I am an immigrant and I am grateful

Gurdarshan Gill of India holds his U.S. citizenship certificate during a naturalization ceremony May 22, 2007 in San Francisco, California. Over 1,400 immigrants from 100 countries became U.S. citizens at the ceremony. (Getty Images)

Suketu Mehta makes an impassioned case for immigrants in the U.S in his recent book, “This Is Our Land: An Immigrant’s Manifesto.” I find much to agree with in his book. However, I have a fundamental problem with his basic premise: “The West has despoiled country after country through colonialism, illegal wars, rapacious corporations and unchecked carbon emissions. And now their desperate migrants are supposed to be grateful to be let in by the back door at the mansions of the despoilers, mansions built with the stolen treasure of the migrants’ homelands?” By blaming everything on the West, he lets the Third World countries off the hook for a lot that is wrong there. 

Let me talk about India from where both of us came. I lived in India for the first 25 years of my life until I came to the U.S. in 1965. Life for me in India, particularly in Mumbai, was horrendous and hopeless. For starters, despite earning an accounting degree from what was arguably the best business college in India, I’d failed to land a job—any job—despite a hundred or more applications. One had to know the right people in the right places to get a job, and I did not meet that requirement. When I finally did find a job, it was nothing to write home about. After I married, we couldn’t afford to live in Mumbai, so I had to send my new bride hundreds of miles away to live with my parents for nearly two years while I lived and slept in the office where I worked. When she finally returned to Mumbai, we moved from place to place every three months. It was a miserable, nomadic existence; if there was a scarcity of jobs, affordable housing was even scarcer. 

My traumatic years in Mumbai washed away most of my hopes, ambitions and patriotic fervor. I came to a bitter realization that India is no country for young men. It is a democracy only in name. Yes, people vote and governments change, but the more things change, the more they remain the same. India's Soviet-style five-year plans come and go, but the masses still live in miserable conditions. Over 70 years after Indian independence in 1947, according to the United Nations, India is home to the largest number of poor people in the world: Fully a third of the planet's 1.2 billion extremely poor people subsist in India without access to basic services such as education, health, water, sanitation and electricity. Yet India is among the 10 richest countries in the world with 245,000 millionaires and 111 billionaires. Even worse, it has the second-highest income inequality in the world with millionaires and billionaires living next to shanty towns and slums in big cities like Mumbai.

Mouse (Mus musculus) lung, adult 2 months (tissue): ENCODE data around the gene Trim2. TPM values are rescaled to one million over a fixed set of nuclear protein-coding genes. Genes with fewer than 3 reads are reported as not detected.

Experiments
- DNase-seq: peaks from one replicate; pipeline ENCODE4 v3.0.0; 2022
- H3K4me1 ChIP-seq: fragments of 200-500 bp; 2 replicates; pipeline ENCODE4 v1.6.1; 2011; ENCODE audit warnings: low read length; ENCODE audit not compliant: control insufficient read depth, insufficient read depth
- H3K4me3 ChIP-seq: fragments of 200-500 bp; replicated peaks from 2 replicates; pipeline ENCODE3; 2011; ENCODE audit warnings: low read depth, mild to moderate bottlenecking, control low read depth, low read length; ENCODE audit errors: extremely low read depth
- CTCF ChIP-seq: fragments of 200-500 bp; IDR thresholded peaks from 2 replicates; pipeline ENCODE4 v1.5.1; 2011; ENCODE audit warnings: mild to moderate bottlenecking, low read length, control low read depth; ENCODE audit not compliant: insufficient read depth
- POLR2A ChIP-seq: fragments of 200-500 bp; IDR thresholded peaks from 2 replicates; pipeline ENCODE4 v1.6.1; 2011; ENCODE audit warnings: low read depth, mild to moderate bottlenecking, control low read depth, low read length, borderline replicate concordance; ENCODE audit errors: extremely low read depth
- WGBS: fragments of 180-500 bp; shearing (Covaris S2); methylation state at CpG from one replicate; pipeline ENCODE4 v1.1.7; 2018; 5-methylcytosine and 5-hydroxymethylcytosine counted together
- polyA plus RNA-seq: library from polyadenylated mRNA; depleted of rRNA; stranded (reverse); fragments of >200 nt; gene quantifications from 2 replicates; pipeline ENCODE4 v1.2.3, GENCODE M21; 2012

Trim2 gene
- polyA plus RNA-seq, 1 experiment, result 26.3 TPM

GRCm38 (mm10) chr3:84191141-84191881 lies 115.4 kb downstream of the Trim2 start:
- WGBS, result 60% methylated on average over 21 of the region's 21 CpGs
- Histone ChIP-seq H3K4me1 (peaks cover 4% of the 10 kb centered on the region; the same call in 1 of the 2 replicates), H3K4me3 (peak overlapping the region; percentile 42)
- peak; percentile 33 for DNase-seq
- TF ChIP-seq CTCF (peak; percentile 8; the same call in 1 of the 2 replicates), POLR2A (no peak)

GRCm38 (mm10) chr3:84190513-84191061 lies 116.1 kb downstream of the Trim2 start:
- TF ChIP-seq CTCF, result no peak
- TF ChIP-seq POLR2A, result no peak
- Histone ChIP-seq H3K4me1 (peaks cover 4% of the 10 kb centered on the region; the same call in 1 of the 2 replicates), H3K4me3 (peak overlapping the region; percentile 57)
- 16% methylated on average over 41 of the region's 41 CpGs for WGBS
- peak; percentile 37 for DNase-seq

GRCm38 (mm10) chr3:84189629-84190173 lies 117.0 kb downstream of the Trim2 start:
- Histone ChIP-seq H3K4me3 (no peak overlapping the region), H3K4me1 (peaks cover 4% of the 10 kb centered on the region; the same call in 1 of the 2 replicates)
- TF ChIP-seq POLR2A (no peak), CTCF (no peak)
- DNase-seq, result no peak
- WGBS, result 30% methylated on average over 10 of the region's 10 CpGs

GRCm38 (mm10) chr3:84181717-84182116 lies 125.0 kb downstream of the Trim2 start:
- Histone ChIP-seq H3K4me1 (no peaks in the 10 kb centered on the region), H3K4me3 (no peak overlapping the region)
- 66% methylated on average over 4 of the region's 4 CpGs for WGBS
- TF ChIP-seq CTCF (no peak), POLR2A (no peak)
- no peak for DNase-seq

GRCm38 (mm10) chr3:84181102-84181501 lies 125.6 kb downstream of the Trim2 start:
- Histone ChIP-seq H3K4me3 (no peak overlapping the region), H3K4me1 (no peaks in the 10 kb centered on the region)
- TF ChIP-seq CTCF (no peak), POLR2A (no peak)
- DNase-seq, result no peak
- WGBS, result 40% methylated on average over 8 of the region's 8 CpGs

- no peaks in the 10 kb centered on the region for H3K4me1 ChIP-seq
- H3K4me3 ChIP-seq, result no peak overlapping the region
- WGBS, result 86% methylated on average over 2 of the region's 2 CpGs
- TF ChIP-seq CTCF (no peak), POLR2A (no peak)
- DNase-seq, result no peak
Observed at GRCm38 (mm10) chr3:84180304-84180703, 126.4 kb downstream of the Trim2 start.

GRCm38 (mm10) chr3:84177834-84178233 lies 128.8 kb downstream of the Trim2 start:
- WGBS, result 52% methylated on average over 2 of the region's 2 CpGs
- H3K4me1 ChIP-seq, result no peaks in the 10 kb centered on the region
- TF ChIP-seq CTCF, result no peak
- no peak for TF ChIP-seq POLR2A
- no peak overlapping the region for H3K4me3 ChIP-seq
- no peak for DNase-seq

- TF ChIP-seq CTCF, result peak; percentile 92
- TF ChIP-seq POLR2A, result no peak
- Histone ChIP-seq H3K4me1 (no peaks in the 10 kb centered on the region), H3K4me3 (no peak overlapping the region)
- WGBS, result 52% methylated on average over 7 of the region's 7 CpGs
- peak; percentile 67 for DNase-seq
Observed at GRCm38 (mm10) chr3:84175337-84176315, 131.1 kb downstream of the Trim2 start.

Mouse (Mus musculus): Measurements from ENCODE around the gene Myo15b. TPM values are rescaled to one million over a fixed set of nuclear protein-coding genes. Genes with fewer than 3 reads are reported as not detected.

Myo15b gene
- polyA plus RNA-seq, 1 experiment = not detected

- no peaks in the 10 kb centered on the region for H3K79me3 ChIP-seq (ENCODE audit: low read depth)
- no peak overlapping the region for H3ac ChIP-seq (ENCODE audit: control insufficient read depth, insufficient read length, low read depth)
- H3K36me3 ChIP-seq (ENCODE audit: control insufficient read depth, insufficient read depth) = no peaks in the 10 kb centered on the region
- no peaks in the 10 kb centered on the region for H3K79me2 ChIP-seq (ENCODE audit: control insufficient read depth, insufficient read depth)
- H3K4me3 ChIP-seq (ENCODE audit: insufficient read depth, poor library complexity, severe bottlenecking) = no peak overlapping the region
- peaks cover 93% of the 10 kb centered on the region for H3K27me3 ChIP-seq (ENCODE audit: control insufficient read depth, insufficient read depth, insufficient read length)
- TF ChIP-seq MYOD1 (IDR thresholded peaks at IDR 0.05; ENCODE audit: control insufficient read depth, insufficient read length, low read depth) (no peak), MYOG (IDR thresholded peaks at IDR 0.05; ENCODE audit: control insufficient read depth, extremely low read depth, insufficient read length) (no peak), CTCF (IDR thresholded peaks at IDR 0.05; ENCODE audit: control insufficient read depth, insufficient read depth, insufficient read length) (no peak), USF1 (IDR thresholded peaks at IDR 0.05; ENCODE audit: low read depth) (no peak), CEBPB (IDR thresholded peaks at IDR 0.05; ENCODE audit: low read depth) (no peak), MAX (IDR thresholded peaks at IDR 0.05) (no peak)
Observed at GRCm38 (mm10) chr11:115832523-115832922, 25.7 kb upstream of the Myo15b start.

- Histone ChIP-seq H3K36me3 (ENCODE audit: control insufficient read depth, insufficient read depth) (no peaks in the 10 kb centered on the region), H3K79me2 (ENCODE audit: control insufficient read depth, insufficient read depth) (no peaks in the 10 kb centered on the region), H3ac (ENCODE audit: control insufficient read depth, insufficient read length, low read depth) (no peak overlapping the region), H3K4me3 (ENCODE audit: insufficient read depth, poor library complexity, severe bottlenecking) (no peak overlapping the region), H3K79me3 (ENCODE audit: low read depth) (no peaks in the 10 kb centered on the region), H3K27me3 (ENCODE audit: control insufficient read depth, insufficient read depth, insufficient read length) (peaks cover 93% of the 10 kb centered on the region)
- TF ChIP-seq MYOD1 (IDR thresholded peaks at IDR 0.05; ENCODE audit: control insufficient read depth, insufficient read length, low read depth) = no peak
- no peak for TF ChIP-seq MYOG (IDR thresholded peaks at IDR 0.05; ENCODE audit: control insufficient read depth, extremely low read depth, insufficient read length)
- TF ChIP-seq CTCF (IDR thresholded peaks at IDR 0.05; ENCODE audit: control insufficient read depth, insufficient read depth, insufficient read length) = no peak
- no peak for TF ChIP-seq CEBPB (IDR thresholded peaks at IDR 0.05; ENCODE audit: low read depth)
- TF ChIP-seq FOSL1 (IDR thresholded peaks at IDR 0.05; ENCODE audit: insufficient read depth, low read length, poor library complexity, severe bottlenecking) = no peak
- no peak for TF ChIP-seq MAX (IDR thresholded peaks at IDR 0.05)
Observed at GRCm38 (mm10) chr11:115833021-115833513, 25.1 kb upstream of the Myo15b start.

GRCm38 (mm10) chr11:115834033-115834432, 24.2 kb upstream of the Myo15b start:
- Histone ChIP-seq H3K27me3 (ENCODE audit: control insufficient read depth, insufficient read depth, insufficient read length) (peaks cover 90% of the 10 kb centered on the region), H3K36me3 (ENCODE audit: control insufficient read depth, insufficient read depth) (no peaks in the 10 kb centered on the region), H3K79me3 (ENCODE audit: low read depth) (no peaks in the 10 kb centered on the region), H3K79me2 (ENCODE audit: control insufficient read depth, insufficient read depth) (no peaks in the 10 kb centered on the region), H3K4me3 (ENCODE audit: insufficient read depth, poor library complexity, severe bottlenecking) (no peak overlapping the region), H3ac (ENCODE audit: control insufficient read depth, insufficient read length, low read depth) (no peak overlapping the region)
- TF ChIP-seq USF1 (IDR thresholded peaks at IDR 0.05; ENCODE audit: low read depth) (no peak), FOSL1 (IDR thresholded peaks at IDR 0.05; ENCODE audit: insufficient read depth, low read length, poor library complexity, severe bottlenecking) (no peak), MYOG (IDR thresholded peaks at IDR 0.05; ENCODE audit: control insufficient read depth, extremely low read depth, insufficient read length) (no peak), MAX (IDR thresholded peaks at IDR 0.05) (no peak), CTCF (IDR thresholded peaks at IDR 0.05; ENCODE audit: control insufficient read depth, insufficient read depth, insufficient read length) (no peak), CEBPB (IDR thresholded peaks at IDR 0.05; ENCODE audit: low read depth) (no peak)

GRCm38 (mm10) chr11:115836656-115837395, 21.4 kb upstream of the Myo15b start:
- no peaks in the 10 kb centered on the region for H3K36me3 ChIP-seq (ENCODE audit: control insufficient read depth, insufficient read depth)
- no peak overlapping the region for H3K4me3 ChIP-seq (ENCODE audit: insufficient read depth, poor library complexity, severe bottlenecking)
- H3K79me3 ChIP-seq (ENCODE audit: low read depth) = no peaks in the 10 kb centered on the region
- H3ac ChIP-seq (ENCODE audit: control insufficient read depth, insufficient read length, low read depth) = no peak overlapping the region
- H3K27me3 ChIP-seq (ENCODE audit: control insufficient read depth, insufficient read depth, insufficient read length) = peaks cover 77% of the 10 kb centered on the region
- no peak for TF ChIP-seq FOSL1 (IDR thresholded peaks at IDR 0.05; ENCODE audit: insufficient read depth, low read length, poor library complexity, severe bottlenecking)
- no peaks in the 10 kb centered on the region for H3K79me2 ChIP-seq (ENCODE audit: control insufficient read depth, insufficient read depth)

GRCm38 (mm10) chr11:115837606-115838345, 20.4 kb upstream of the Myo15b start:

Mehta can blame the West all he wants, but India should look into the mirror for all of its present ills. Its selfish and utterly corrupt politicians—and equally corrupt, rigid and insensitive bureaucracy—have put a stranglehold on its people, particularly the poor. My only salvation was to leave the country for a new home where I could find a congenial environment and flourish: America. That’s when I realized that even leaving the country was a rich man’s game. It cost several hundred thousand rupees to go abroad—I didn’t have even a few thousand. Fortunately, with the help from a college friend, I was able to leave India for the United States—nothing short of a miracle!

But why did I choose America? Because I knew in my bones that it was only here that I could rise and realize my full potential. More than any other country, it has a tradition of accepting and absorbing immigrants. It gives them a chance to remake their lives. I got that chance for a life that would otherwise have been wasted in India. Here, at last, what matters is what I know and can do, not where I come from or how I look or what my hereditary lineage is.

For an immigrant with skills, America is heaven. If you know what you want to do with your life and are willing to work at it, this is the place. Only in America can an Asian immigrant like me become the chief financial officer of the nation’s capital. This country’s generous people open their hearts and doors to immigrants like me and let them pursue their dreams. And that is why America is still the most favored destination for tens of millions around the world. The best and brightest as well as the tired and poor come to America, invited or not. 

In singing America’s glory, I am not ignoring what is bad and ugly here. Like anyone, I also see crime, guns, mass shootings, drugs, social promiscuity, homelessness, economic inequality, racial discrimination and toxic, special-interest-driven tribal politics that have debased the public square. I particularly abhor the current anti-immigrant rhetoric and policies. And yes, I too feel the sting of discrimination with crank calls from crazies telling me to go back home. Yet this is my home, now and forever!  

Most Americans take their country for granted. I don’t. I know better. I am from the Old World, where America is still the place to go. I am profoundly and indelibly grateful for being here. 


Natwar Gandhi is the former chief financial officer of the District of Columbia (2000-2013) and author of "Still the Promised Land" (Arch Street Press, 2019).

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